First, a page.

India Warns Against U.S. Security Software
15th Jan 1999 Tushar J. Mehta @ieee.org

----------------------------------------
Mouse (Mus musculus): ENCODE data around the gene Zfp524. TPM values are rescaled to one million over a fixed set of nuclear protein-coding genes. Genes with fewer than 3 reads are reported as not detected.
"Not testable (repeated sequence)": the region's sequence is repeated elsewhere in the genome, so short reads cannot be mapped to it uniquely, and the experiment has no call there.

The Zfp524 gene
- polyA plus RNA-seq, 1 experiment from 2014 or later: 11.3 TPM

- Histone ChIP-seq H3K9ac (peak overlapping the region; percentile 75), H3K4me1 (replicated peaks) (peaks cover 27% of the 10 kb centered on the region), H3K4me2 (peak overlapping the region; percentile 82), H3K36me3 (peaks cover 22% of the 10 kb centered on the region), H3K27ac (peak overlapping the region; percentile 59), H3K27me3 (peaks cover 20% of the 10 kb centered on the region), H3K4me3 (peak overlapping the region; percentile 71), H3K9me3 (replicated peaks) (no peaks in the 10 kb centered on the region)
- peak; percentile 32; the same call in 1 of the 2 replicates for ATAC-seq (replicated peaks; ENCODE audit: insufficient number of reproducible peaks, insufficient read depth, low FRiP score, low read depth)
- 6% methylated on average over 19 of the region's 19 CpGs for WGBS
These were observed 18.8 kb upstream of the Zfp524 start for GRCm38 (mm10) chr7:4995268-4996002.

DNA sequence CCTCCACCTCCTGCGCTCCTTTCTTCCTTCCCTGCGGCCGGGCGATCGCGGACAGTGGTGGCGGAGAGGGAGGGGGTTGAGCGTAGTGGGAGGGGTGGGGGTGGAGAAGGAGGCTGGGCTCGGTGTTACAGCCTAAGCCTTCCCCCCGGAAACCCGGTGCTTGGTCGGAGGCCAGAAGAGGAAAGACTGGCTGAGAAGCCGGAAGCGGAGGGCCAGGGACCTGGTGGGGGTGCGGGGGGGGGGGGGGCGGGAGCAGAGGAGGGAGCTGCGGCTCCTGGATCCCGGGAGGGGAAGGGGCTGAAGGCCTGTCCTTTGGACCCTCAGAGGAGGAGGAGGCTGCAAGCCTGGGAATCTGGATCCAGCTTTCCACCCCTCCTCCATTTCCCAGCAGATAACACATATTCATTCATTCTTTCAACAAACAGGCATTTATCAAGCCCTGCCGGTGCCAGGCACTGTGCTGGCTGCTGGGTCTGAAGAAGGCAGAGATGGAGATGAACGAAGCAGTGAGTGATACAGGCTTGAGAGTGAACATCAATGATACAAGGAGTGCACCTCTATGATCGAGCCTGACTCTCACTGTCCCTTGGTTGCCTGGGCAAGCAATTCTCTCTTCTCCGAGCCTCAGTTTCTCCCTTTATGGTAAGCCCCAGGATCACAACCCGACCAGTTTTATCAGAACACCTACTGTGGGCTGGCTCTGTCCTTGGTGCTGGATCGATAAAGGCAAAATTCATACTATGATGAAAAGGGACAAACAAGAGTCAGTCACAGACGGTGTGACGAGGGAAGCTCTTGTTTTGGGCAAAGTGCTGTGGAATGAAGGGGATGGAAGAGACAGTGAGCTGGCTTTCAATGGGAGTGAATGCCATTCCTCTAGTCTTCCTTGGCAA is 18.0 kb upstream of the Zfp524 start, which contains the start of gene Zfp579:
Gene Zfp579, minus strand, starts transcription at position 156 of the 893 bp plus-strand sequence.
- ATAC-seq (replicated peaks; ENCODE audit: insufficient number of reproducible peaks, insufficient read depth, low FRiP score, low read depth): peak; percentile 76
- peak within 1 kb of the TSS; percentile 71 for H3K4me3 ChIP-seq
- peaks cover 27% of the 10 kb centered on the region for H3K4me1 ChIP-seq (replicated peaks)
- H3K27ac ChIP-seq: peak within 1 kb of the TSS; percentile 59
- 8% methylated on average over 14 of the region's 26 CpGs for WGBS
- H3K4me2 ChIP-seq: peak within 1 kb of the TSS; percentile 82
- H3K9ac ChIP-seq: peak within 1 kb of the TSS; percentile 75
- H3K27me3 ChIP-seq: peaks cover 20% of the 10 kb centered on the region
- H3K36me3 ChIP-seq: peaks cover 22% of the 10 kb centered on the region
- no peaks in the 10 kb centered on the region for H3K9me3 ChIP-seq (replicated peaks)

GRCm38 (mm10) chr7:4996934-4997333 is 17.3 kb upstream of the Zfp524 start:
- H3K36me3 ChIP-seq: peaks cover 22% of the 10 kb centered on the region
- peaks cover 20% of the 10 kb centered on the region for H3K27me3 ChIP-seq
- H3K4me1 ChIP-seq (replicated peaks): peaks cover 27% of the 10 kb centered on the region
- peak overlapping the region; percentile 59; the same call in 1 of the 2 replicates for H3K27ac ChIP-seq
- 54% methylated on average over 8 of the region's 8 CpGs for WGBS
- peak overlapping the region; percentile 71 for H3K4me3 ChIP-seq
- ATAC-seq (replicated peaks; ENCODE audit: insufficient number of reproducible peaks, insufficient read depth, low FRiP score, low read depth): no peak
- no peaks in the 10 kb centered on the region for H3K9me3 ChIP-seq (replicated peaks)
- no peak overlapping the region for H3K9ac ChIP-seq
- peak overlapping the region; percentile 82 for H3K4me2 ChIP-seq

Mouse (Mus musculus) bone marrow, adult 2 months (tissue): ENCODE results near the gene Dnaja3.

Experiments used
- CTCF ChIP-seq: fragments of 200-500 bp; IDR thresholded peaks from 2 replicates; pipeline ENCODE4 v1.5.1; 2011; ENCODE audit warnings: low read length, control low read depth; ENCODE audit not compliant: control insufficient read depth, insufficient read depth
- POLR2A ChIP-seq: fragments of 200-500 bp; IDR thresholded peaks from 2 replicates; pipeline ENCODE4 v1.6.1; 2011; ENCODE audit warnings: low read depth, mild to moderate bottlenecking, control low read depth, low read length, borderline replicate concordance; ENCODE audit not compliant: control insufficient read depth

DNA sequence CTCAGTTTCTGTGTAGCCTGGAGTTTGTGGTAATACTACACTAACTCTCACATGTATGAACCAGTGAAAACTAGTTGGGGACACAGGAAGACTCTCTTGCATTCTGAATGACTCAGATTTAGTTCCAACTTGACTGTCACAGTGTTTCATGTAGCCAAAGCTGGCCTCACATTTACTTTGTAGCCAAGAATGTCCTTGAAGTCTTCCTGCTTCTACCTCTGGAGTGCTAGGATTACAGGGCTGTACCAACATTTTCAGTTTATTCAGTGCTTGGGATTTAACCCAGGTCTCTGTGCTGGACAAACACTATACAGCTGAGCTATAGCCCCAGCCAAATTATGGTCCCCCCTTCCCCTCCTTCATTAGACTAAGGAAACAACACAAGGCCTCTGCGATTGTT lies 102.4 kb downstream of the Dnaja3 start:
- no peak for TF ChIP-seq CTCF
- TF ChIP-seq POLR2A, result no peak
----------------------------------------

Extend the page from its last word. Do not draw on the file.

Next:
India Warns Against U.S. Security Software By Malcolm Maclachlan, TechWeb Jan 14, 1999 URL: http://www.techweb.com/wire/story/TWB19990114S0018 Internet privacy advocates have said for years that limits on encryption exports could cripple the U.S. software industry, and now the Indian government has agreed with them. In a statement that has gone mostly unnoticed in the United States, the Indian Defense Research and Development Organization (DRDO) on Monday issued a "red alert" warning against all U.S.-made network-security software. In a letter to the Central Vigilance Commission (CVC), an Indian intelligence agency, the DRDO cited the limits the U.S. government places on encryption exports as the reason for the alert. The U.S. National Security Agency limits most exported products to relatively weak 64-bit encryption. "To put it bluntly, only insecure software can be exported," the DRDO letter states. "When various multinational companies go around peddling 'secure communication software' products to gullible Indian customers, they conveniently neglect to mention this aspect of U.S. export law." The head of the CVC indicated that he might soon make it mandatory for all Indian financial institutions to buy only security software developed in India. In its announcement, the DRDO said it was working on a prototype security protocol for India, due out within three months. U.S. encryption limits are damaging, according to Sameer Parekh, CEO of Berkeley, Calif., software company C2Net and an encryption advocate. But the alert from India is more a reflection of tense India-U.S. relations, damaged by India's nuclear program and its ongoing conflict with Pakistan, he said. "One reason the Indian government would make such a pronouncement is because the U.S. has put a number of embargoes on exports to India," Parekh said. "This could be just their form of retaliation." Strangely, Parekh said, if U.S. companies were permitted to sell strong cryptography products overseas, the Indian government would probably restrict them. Despite its role as a technology leader, India is not a bastion of free speech and privacy rights, he said. And things aren't getting any easier in India for free-speech and privacy advocates, said Alexander Fowler, director of public affairs at the Electronic Frontier Foundation. Indian legislators are now debating a bill, the Information Technology Act of 1998, that would set domestic controls on encryption, which don't exist in the U.S. The act would also let law-enforcement agencies use any message intercepted through an ISP in court. Furthermore, ISPs could be held responsible for "illegal acts" committed over their networks. "This law, if it goes through, is as restrictive as the things we've seen coming out of China and Singapore," Fowler said. "We haven't seen anything to suggest that they are more enlightened than the U.S." The Indian alert is certain to be the subject of lively debate at next week's RSA Data Security Conference in San Jose, Calif. RSA has been a leader in the security market in the U.S. and a thorn in the side of U.S. regulators. Last week, the company said it would circumvent U.S. restrictions by selling encryption technology through its Australian subsidiary.